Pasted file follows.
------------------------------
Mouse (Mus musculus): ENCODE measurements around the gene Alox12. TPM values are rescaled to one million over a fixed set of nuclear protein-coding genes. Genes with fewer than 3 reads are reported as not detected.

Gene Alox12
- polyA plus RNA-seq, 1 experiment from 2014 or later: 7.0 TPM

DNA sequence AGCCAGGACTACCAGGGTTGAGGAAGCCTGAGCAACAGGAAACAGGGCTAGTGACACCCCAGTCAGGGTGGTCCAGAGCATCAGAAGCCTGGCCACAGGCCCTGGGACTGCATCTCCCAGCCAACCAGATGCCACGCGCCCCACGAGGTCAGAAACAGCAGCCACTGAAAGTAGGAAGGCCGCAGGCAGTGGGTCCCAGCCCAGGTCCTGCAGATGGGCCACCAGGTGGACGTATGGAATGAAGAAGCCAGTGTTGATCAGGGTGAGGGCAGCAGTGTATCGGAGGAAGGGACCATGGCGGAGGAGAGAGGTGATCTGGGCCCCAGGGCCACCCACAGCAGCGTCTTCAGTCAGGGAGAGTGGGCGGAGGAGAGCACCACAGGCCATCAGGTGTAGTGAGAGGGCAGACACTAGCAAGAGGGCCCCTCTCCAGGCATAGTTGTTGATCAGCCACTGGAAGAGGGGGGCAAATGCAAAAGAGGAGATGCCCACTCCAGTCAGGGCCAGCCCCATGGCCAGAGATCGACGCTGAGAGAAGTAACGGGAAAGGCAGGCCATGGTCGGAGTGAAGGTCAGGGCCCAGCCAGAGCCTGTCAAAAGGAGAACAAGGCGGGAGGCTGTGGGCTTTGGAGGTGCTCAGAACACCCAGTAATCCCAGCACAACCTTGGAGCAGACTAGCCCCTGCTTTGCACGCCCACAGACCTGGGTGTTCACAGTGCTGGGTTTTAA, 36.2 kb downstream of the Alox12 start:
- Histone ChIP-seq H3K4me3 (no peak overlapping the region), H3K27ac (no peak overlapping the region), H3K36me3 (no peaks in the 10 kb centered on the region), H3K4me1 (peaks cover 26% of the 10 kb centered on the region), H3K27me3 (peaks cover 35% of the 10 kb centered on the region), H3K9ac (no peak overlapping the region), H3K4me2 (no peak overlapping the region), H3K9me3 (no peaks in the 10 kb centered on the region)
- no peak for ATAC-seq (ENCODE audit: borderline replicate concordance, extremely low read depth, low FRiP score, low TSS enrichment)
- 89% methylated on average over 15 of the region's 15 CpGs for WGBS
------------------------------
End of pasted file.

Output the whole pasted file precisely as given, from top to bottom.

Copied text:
Mouse (Mus musculus): ENCODE measurements around the gene Alox12. TPM values are rescaled to one million over a fixed set of nuclear protein-coding genes. Genes with fewer than 3 reads are reported as not detected.

Gene Alox12
- polyA plus RNA-seq, 1 experiment from 2014 or later: 7.0 TPM

DNA sequence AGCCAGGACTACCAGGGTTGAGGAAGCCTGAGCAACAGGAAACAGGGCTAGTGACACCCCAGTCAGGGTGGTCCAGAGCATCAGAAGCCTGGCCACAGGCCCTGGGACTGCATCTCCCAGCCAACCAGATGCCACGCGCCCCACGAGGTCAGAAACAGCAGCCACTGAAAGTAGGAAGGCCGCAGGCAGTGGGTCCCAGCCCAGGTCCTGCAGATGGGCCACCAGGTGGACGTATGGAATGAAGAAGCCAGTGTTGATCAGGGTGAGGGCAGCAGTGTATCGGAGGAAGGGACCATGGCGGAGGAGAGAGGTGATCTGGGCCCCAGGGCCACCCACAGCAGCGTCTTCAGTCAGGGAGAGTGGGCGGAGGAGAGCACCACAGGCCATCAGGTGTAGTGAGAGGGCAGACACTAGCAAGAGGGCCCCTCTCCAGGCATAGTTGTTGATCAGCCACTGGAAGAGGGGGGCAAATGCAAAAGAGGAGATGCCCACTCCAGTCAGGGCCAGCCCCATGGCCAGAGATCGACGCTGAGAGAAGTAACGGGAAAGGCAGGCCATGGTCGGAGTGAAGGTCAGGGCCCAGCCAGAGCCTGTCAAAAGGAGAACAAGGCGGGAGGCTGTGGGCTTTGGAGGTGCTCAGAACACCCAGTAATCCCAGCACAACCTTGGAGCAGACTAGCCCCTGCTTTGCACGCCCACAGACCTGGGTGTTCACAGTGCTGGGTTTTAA, 36.2 kb downstream of the Alox12 start:
- Histone ChIP-seq H3K4me3 (no peak overlapping the region), H3K27ac (no peak overlapping the region), H3K36me3 (no peaks in the 10 kb centered on the region), H3K4me1 (peaks cover 26% of the 10 kb centered on the region), H3K27me3 (peaks cover 35% of the 10 kb centered on the region), H3K9ac (no peak overlapping the region), H3K4me2 (no peak overlapping the region), H3K9me3 (no peaks in the 10 kb centered on the region)
- no peak for ATAC-seq (ENCODE audit: borderline replicate concordance, extremely low read depth, low FRiP score, low TSS enrichment)
- 89% methylated on average over 15 of the region's 15 CpGs for WGBS